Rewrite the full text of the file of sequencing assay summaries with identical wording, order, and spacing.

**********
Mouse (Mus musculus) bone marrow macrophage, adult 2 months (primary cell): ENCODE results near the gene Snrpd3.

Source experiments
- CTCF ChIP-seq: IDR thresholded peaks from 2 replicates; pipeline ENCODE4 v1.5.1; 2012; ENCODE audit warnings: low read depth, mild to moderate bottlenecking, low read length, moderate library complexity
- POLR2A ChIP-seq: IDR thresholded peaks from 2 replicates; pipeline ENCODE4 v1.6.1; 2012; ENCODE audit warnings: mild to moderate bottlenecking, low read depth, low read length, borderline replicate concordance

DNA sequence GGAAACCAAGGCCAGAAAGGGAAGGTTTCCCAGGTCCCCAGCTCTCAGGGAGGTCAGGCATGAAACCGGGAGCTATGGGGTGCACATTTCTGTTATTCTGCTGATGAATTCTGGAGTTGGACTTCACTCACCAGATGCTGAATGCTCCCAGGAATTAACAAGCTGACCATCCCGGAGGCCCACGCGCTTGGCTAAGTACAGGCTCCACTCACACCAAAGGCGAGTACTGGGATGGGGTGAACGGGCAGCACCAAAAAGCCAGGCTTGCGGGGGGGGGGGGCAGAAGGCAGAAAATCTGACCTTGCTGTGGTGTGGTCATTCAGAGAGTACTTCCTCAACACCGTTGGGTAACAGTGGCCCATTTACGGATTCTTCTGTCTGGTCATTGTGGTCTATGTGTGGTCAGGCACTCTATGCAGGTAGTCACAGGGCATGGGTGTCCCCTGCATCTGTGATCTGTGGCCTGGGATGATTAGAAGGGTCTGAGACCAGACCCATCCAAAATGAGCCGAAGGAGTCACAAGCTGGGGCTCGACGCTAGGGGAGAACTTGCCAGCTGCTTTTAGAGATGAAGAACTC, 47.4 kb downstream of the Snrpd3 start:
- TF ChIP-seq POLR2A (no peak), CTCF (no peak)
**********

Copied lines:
Mouse (Mus musculus) bone marrow macrophage, adult 2 months (primary cell): ENCODE results near the gene Snrpd3.

Source experiments
- CTCF ChIP-seq: IDR thresholded peaks from 2 replicates; pipeline ENCODE4 v1.5.1; 2012; ENCODE audit warnings: low read depth, mild to moderate bottlenecking, low read length, moderate library complexity
- POLR2A ChIP-seq: IDR thresholded peaks from 2 replicates; pipeline ENCODE4 v1.6.1; 2012; ENCODE audit warnings: mild to moderate bottlenecking, low read depth, low read length, borderline replicate concordance

DNA sequence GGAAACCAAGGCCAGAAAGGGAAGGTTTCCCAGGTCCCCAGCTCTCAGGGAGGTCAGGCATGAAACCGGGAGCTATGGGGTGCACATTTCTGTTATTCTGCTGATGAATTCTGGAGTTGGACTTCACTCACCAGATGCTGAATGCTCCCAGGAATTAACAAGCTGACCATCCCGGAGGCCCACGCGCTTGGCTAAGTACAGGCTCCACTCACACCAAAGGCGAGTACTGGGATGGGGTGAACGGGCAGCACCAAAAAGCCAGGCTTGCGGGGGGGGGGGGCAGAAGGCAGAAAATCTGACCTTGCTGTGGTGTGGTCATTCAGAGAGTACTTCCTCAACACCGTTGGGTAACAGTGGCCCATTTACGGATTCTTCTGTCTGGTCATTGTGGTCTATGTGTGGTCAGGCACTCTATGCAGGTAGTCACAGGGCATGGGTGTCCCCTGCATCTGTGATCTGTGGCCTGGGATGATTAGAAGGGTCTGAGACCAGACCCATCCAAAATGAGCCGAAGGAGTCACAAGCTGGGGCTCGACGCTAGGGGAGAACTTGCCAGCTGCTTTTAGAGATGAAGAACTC, 47.4 kb downstream of the Snrpd3 start:
- TF ChIP-seq POLR2A (no peak), CTCF (no peak)